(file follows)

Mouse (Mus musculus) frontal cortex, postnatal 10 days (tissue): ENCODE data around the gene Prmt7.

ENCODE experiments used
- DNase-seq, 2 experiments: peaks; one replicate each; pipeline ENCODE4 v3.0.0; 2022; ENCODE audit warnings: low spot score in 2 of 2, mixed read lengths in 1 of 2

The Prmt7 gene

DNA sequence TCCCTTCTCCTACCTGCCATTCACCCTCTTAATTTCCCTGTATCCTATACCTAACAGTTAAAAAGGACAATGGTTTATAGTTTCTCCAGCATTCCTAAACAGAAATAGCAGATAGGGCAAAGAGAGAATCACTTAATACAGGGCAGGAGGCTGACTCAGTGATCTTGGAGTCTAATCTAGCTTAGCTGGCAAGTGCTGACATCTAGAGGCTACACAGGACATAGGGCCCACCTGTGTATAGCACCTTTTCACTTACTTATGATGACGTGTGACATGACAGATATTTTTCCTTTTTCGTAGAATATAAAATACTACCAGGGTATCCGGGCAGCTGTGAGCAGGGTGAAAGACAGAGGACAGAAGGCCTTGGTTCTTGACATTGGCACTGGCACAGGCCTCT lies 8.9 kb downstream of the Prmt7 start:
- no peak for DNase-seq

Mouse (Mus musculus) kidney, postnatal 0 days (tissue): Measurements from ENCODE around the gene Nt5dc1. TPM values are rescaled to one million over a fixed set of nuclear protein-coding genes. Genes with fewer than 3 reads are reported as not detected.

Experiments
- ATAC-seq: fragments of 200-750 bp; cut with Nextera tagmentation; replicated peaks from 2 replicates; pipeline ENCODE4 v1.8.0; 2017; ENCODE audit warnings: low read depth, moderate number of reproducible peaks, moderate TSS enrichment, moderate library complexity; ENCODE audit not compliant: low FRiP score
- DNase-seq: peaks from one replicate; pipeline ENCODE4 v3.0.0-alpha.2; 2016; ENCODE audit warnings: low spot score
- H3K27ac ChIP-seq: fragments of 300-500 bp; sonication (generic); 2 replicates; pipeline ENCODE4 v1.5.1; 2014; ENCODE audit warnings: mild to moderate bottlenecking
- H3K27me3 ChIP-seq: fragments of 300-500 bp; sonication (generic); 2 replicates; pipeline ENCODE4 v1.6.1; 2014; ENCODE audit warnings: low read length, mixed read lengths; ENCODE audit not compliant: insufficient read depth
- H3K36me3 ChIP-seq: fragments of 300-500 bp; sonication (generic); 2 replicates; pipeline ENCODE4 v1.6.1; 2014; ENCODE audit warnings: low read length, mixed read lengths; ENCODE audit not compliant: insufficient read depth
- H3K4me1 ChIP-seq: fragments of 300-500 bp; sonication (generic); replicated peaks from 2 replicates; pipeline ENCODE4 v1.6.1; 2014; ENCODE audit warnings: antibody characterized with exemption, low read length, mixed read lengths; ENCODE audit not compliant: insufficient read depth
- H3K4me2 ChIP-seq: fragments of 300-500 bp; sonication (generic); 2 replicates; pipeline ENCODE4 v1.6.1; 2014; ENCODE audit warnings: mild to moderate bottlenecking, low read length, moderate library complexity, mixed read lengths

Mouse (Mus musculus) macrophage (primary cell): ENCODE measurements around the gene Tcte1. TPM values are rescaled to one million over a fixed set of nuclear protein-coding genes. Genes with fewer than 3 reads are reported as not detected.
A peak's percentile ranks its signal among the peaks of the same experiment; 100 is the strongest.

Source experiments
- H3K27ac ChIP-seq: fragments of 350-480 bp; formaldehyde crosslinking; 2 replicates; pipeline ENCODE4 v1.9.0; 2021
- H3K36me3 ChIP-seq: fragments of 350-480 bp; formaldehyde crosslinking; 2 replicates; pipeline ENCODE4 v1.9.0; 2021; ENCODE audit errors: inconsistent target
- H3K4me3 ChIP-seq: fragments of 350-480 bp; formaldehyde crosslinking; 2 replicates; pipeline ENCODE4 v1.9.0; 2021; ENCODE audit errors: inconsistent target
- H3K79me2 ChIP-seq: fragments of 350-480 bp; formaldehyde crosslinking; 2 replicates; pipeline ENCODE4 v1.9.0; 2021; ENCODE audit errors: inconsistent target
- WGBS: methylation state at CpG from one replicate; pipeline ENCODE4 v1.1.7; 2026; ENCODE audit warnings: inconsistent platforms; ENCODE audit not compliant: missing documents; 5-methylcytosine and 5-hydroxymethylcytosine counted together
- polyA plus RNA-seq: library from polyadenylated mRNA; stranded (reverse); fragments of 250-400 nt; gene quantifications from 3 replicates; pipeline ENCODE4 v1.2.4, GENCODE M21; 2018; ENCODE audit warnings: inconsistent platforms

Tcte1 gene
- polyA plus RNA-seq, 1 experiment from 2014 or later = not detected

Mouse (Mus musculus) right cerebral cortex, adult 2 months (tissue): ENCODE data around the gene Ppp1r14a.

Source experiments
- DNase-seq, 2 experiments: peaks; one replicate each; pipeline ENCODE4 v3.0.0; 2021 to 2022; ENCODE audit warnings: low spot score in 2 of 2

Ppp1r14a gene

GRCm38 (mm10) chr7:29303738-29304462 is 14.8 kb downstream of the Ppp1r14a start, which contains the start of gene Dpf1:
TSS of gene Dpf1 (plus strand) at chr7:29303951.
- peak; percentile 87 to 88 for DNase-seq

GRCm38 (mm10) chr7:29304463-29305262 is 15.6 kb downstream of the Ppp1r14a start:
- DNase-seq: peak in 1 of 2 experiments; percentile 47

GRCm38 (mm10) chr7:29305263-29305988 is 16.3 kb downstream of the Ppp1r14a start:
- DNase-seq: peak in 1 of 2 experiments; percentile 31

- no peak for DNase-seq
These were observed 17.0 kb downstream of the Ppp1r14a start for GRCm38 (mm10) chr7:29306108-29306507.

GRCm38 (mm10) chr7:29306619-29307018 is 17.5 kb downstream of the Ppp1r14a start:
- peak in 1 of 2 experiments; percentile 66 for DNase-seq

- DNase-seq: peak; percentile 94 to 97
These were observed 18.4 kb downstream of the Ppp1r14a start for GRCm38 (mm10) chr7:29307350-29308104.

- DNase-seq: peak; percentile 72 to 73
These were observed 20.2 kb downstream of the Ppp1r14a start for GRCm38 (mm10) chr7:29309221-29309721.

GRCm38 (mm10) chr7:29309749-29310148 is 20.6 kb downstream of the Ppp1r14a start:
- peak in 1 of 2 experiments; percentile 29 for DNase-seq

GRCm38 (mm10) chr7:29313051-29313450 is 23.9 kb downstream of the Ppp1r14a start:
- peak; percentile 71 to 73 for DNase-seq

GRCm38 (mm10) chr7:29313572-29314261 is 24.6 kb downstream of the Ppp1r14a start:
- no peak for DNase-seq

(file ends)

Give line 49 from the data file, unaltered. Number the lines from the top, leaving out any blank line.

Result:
- peak; percentile 71 to 73 for DNase-seq